Setting Up A/B Tests With Google Analytics

For the objective, we can set the goal that we created up above as it should appear on this list.

The next step is the most important, and that is setting our URL's for the experiment.

Setting Up A/B Tests With Google Analytics

This is very important, as I learned the hard way. The initial configuration I set up had every variation page redirect to 1 specific page only. A problem which I didn't notice for some time.

Dynamic Urls'

2 things to note. If you have dynamic URL, as pretty much every single website does, then you can pick any of those URL's as the original value. By that I mean, Google only needs to know the parameters that are being passed in for the test to work. Because later on we'll be adding our Experiment code to those pages that we'll be targeting.

And secondly, if you are using Dynamic URL's, you'll want to only add the portion of your parameters that effects the version, as Google will grab any other parameters from the Original version. For example, on this blog, I can set my Original to any blog post that I have.

And because I'm using my v parameter to differentiate the different versions, I only need to add this parameter for my variation URL's with the type of the URL set to relative. That last part is very important.

Setting Up A/B Tests With Google Analytics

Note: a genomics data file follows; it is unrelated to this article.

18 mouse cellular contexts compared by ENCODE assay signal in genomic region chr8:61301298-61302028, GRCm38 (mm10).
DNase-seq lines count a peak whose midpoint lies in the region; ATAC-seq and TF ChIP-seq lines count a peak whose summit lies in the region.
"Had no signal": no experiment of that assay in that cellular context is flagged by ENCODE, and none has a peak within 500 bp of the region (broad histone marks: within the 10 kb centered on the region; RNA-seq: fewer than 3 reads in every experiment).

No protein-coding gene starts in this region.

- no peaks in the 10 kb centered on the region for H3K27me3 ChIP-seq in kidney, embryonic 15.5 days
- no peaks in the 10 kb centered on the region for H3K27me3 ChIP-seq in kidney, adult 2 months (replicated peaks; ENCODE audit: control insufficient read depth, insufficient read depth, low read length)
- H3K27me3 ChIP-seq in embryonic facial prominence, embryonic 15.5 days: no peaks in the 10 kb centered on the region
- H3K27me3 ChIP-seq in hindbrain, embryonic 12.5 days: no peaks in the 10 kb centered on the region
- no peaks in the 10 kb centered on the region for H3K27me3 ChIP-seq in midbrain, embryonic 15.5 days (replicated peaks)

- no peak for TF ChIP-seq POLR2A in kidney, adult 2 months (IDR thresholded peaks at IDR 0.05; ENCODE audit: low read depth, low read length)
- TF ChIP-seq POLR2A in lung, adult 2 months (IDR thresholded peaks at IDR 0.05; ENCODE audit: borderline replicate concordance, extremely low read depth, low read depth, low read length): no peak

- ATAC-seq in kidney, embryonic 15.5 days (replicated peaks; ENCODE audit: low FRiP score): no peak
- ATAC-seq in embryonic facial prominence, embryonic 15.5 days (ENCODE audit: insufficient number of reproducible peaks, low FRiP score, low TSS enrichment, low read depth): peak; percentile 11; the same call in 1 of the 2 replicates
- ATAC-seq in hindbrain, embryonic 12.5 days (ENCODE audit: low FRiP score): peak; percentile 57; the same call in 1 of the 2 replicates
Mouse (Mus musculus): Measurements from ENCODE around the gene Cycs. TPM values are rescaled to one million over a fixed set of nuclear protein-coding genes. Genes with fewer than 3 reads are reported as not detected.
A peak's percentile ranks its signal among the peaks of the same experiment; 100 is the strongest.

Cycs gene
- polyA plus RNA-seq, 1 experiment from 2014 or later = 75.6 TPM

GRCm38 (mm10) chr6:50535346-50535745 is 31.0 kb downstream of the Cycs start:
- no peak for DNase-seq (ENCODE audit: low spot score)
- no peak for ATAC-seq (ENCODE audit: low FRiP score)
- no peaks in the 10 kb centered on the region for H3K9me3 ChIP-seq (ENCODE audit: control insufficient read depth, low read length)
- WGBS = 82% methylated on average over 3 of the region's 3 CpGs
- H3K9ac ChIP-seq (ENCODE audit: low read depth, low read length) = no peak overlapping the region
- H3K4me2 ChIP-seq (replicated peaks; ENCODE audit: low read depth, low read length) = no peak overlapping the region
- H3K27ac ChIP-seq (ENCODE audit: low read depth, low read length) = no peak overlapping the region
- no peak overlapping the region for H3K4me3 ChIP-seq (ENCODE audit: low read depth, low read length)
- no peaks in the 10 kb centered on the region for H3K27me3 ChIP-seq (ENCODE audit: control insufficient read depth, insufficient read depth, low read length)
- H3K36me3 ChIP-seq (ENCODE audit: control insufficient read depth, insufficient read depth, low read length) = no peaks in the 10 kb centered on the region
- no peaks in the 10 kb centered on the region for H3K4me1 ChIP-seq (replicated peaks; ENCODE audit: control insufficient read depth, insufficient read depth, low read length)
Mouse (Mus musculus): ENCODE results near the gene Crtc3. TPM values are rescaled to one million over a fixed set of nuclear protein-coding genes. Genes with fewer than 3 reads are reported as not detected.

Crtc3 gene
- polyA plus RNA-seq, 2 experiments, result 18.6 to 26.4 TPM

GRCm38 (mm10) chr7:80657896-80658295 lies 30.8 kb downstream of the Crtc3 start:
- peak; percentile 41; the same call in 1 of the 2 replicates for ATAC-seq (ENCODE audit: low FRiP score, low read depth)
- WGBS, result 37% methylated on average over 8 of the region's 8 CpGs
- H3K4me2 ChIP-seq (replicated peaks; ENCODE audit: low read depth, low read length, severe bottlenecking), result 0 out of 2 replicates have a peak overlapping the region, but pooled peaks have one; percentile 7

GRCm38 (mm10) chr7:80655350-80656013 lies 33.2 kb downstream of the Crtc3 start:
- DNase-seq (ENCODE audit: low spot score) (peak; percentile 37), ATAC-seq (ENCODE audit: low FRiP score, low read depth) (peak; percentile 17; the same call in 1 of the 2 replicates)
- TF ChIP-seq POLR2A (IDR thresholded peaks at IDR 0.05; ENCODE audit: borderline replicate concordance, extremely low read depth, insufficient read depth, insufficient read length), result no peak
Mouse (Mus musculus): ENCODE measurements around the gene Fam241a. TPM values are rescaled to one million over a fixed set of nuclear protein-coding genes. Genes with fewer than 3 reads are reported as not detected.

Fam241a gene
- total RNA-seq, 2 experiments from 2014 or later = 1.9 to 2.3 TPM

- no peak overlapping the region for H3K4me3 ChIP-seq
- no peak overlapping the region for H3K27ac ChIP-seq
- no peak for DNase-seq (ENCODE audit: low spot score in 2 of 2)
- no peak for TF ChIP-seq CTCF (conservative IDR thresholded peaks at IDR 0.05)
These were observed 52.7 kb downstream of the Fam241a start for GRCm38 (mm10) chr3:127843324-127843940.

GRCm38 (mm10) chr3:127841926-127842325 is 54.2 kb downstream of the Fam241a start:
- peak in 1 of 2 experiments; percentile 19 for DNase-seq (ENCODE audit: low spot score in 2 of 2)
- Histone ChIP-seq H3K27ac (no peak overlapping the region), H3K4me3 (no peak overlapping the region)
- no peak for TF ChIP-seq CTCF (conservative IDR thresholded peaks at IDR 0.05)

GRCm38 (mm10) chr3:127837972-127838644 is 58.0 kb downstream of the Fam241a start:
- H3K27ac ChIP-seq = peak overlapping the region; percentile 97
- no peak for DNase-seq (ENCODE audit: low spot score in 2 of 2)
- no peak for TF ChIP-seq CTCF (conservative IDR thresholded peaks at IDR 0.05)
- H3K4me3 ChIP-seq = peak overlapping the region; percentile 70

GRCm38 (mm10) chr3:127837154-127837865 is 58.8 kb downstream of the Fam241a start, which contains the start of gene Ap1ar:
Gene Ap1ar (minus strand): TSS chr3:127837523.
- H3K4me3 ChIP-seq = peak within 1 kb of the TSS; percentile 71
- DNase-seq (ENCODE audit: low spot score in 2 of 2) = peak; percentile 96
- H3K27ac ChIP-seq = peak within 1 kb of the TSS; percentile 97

And last but not least, get your Google Experiment code. All of your pages need to have Google Analytics, both original and variations. The Google Experiment code however, only needs to go into the head section at the very top of your Original page.

Once you've done that, save your experiment, verify that it's working with the final validation process in Experiments, and you are then good to go. Enjoy your running experiment, and depending on your traffic, in 2 days to 2 weeks you will have some nice healthy data to wade through.

Hopefully this helped someone out there on their way to the first experiment. There are plenty more customization options that you can look at in the admin, such as how much traffic you want this test to effect to the amount of traffic that you want to split your variations by. But for anyone starting off, I'd just recommend using the default Google values.

Walter Guevara is a software engineer, startup founder and currently teaches programming for a coding bootcamp. He is currently building things that don't yet exist.